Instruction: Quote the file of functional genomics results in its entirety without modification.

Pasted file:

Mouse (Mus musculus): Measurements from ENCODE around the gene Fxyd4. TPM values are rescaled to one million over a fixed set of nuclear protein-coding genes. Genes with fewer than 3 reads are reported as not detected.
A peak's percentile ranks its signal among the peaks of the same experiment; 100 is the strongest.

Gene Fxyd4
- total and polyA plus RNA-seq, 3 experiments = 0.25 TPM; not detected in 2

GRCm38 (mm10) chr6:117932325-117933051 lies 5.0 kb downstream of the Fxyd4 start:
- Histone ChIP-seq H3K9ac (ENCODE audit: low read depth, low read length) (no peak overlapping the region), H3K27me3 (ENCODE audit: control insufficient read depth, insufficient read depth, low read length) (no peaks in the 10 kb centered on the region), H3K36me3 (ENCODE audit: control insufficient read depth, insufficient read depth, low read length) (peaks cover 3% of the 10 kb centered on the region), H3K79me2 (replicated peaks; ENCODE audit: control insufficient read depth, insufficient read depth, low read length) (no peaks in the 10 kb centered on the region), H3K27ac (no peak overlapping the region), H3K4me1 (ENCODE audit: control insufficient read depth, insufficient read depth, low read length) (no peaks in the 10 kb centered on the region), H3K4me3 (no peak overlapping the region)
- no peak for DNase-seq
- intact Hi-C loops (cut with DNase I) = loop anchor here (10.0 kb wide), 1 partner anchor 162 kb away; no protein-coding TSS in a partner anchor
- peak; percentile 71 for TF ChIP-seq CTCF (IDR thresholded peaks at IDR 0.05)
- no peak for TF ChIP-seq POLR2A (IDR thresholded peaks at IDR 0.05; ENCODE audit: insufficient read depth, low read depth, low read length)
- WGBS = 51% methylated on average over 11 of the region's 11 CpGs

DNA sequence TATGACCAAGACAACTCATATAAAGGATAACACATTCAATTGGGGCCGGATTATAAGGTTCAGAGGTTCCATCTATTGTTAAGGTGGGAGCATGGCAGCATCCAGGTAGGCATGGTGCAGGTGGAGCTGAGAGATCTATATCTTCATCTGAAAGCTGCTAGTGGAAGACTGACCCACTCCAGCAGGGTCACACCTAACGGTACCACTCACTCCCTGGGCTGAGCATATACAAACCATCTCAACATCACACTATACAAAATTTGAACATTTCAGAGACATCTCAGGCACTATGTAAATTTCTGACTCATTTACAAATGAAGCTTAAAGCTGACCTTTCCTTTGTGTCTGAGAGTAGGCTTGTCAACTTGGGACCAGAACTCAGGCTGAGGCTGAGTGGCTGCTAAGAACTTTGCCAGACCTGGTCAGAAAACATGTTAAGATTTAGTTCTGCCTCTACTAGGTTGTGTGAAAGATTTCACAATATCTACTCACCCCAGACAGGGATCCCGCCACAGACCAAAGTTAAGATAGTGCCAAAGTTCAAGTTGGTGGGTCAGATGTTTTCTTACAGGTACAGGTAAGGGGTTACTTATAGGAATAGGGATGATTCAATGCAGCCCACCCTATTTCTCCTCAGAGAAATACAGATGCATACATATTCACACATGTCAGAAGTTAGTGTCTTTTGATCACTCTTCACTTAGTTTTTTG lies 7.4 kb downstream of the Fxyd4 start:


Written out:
Mouse (Mus musculus): Measurements from ENCODE around the gene Fxyd4. TPM values are rescaled to one million over a fixed set of nuclear protein-coding genes. Genes with fewer than 3 reads are reported as not detected.
A peak's percentile ranks its signal among the peaks of the same experiment; 100 is the strongest.

Gene Fxyd4
- total and polyA plus RNA-seq, 3 experiments = 0.25 TPM; not detected in 2

GRCm38 (mm10) chr6:117932325-117933051 lies 5.0 kb downstream of the Fxyd4 start:
- Histone ChIP-seq H3K9ac (ENCODE audit: low read depth, low read length) (no peak overlapping the region), H3K27me3 (ENCODE audit: control insufficient read depth, insufficient read depth, low read length) (no peaks in the 10 kb centered on the region), H3K36me3 (ENCODE audit: control insufficient read depth, insufficient read depth, low read length) (peaks cover 3% of the 10 kb centered on the region), H3K79me2 (replicated peaks; ENCODE audit: control insufficient read depth, insufficient read depth, low read length) (no peaks in the 10 kb centered on the region), H3K27ac (no peak overlapping the region), H3K4me1 (ENCODE audit: control insufficient read depth, insufficient read depth, low read length) (no peaks in the 10 kb centered on the region), H3K4me3 (no peak overlapping the region)
- no peak for DNase-seq
- intact Hi-C loops (cut with DNase I) = loop anchor here (10.0 kb wide), 1 partner anchor 162 kb away; no protein-coding TSS in a partner anchor
- peak; percentile 71 for TF ChIP-seq CTCF (IDR thresholded peaks at IDR 0.05)
- no peak for TF ChIP-seq POLR2A (IDR thresholded peaks at IDR 0.05; ENCODE audit: insufficient read depth, low read depth, low read length)
- WGBS = 51% methylated on average over 11 of the region's 11 CpGs

DNA sequence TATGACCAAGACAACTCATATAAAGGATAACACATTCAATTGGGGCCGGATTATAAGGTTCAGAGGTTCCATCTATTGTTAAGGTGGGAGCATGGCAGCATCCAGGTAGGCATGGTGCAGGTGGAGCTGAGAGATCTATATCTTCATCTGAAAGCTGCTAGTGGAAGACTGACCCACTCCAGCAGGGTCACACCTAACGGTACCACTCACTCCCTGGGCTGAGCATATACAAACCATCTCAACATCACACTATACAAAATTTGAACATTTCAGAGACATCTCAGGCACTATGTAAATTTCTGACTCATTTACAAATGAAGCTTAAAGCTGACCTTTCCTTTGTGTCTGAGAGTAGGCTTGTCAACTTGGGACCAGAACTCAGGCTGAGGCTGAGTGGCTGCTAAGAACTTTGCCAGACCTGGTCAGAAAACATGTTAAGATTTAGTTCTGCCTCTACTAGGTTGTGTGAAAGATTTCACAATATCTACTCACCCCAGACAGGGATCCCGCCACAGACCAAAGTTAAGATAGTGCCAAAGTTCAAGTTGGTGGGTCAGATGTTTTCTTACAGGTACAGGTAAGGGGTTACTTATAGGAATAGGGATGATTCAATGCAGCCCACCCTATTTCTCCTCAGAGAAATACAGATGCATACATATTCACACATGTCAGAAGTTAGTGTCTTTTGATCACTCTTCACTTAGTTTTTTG lies 7.4 kb downstream of the Fxyd4 start: